Family members react as they view the casket of George Floyd during the private funeral held Tuesday in Houston, Texas. (Godofredo A. Vasquez/Getty Images)

Family members react as they view the casket of George Floyd during the private funeral held Tuesday in Houston, Texas. (Godofredo A. Vasquez/Getty Images)

Family of George Floyd reaches $27M settlement with Minneapolis in wrongful death lawsuit

Floyd died after Derek Chauvin, a former officer, pressed his knee against his neck

The city of Minneapolis on Friday agreed to pay $27 million to settle a civil lawsuit from George Floyd’s family over the Black man’s death in police custody, as jury selection continued in a former officer’s murder trial.

The Minneapolis City Council emerged from closed session to announce the settlement. Floyd family attorney Ben Crump called a news conference for 1 p.m. that was to include family members.

Crump, in a prepared statement, said it was the largest pretrial civil rights settlement ever, and “sends a powerful message that Black lives do matter and police brutality against people of colour must end.”

The settlement includes $500,000 for the south Minneapolis neighbourhood that includes the 38th and Chicago intersection that has been blocked by barricades since his death, with a massive metal sculpture and murals in his honour.

Floyd was declared dead on May 25 after Derek Chauvin, a former officer who is white, pressed his knee against his neck for about nine minutes. Floyd’s death sparked sometimes violent protests in Minneapolis and beyond and led to a national reckoning on racial justice.

“I hope that today will centre the voices of the family and anything that they would like to share,” Council President Lisa Bender said. “But I do want to, on behalf of the entire City Council, offer my deepest condolences to the family of George Floyd, his friends and all of our community who are mourning his loss.”

Floyd’s family filed the federal civil rights lawsuit in July against the city, Chauvin and three other fired officers charged in his death. It alleged the officers violated Floyd’s rights when they restrained him, and that the city allowed a culture of excessive force, racism and impunity to flourish in its police force.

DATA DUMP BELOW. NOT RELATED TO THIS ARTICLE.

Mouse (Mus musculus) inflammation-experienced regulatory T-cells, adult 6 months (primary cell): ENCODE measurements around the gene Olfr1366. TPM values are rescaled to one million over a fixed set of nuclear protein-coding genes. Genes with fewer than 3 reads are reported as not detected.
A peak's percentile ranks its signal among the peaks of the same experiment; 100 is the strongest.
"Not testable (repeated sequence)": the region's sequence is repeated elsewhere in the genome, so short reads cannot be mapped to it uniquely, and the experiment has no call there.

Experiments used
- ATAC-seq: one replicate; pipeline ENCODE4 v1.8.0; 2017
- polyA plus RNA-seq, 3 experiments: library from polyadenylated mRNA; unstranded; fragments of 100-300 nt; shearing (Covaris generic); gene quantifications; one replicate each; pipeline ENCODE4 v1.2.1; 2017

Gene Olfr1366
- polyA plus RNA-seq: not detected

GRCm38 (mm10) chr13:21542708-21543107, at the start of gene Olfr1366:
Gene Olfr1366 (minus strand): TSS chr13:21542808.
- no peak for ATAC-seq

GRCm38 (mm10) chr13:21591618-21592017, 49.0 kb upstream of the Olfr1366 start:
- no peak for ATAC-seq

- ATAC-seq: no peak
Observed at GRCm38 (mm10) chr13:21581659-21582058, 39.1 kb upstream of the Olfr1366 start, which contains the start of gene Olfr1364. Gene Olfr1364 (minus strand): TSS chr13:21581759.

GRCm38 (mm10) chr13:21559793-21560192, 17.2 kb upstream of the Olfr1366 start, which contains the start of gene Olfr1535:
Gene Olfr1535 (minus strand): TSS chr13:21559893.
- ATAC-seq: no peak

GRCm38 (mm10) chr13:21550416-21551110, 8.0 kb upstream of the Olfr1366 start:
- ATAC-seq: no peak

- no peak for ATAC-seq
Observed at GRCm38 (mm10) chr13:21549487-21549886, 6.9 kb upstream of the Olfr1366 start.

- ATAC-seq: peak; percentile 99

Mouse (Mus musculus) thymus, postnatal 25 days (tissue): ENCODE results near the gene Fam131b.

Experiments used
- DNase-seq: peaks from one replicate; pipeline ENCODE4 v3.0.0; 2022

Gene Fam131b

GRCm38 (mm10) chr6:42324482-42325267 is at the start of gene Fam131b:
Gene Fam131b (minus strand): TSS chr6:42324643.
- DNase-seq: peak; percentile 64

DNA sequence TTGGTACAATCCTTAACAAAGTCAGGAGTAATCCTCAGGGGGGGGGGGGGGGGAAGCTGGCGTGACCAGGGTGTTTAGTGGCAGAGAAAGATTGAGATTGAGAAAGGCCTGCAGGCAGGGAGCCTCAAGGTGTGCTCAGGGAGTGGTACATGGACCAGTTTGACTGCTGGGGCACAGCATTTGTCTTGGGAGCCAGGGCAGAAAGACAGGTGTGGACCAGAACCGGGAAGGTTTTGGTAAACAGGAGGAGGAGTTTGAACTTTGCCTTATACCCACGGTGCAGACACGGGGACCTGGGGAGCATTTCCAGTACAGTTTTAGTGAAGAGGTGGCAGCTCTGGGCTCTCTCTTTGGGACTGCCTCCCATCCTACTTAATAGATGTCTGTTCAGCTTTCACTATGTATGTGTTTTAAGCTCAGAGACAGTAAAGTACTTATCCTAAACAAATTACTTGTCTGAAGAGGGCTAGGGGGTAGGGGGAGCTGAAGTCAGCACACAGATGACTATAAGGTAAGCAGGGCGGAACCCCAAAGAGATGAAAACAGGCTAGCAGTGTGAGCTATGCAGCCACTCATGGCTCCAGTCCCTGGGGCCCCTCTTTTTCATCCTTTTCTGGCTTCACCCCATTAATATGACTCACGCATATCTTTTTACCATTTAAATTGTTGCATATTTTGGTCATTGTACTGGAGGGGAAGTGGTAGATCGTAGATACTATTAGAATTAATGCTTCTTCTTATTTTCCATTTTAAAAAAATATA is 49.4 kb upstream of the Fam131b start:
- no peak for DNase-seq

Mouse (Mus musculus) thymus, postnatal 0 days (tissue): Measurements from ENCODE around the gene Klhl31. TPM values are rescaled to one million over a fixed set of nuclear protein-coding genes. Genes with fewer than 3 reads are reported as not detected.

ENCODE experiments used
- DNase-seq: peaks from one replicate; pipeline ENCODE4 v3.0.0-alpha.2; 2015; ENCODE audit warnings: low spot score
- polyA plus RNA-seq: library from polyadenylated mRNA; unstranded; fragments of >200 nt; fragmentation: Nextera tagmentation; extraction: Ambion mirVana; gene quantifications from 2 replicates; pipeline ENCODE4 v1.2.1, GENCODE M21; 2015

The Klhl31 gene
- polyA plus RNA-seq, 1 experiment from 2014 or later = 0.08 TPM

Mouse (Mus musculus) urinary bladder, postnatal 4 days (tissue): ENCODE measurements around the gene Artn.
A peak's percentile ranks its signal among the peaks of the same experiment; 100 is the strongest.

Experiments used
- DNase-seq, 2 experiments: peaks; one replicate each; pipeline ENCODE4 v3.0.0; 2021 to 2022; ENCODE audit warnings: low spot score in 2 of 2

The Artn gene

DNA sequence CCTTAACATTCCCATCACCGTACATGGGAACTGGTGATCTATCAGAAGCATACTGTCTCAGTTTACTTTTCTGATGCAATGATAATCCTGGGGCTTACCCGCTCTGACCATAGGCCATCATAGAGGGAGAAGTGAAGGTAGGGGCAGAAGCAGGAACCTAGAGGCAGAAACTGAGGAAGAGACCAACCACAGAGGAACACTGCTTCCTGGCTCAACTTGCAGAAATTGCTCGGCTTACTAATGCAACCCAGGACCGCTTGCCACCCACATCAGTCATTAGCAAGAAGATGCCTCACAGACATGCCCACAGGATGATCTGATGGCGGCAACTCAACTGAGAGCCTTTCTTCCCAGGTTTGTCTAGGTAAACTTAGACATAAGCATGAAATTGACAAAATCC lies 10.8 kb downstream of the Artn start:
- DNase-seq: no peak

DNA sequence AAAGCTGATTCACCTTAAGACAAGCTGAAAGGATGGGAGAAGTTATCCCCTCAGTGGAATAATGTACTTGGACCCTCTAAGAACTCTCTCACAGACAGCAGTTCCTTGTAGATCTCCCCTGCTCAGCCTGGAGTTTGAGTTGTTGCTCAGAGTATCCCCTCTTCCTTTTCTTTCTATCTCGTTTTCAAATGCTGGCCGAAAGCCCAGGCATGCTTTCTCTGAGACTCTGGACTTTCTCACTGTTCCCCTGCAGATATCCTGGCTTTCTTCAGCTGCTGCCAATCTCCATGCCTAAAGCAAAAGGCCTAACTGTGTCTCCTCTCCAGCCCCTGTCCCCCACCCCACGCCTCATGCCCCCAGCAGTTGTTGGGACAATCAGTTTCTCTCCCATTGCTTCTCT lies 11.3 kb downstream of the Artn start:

READ MORE: Minneapolis cop who knelt on man’s neck charged with murder

READ MORE: George Floyd asphyxiated by sustained pressure, autopsy reveals

In 2019, Minneapolis agreed to pay $20 million to the family of Justine Ruszczyk Damond, an unarmed woman who was shot by an officer after she called 911 to report hearing a possible crime happening behind her home, to settle her family’s civil rights lawsuit. Damond was white.

The federal lawsuit sought unspecified compensatory and special damages in an amount to be determined by a jury. It also sought a receiver to be appointed to ensure that the city properly trains and supervises officers in the future.

It wasn’t immediately clear how the settlement might affect the trial or the jury now being seated to hear it. Joseph Daly, a professor emeritus at Mitchell Hamline School of Law, said it will be hard to stop jurors or potential jurors from hearing about it.

“Judge Cahill will likely explain to the jurors that each must make a decision based solely on the evidence they hear in the criminal trial,” Daly said.

Meanwhile, another potential juror was dismissed Friday after she acknowledged having a negative view of the defendant.

The woman, a recent college graduate, said she had seen bystander video of Floyd’s arrest and closely read news coverage of the case. In response to a jury pool questionnaire, she said she had a “somewhat negative” view of Chauvin and that she thought he held his knee to Floyd’s neck for too long.

“I could only watch part of the video, and from what I saw as a human, I, that did not give me a good impression,” she said. She said she did not watch the bystander video in its entirety because “I just couldn’t watch it anymore.”

The woman repeatedly said she could put aside her opinions and decide the case on the facts, but Chauvin attorney Eric Nelson nonetheless used one of his 15 challenges to dismiss her.

With jury selection in its fourth day, six people have been seated — five men and one woman. Three of those seated are white, one is multiracial, one is Hispanic and one is Black, according to Hennepin County Judge Peter Cahill.

Cahill has set aside three weeks for jury selection, with opening statements no sooner than March 29.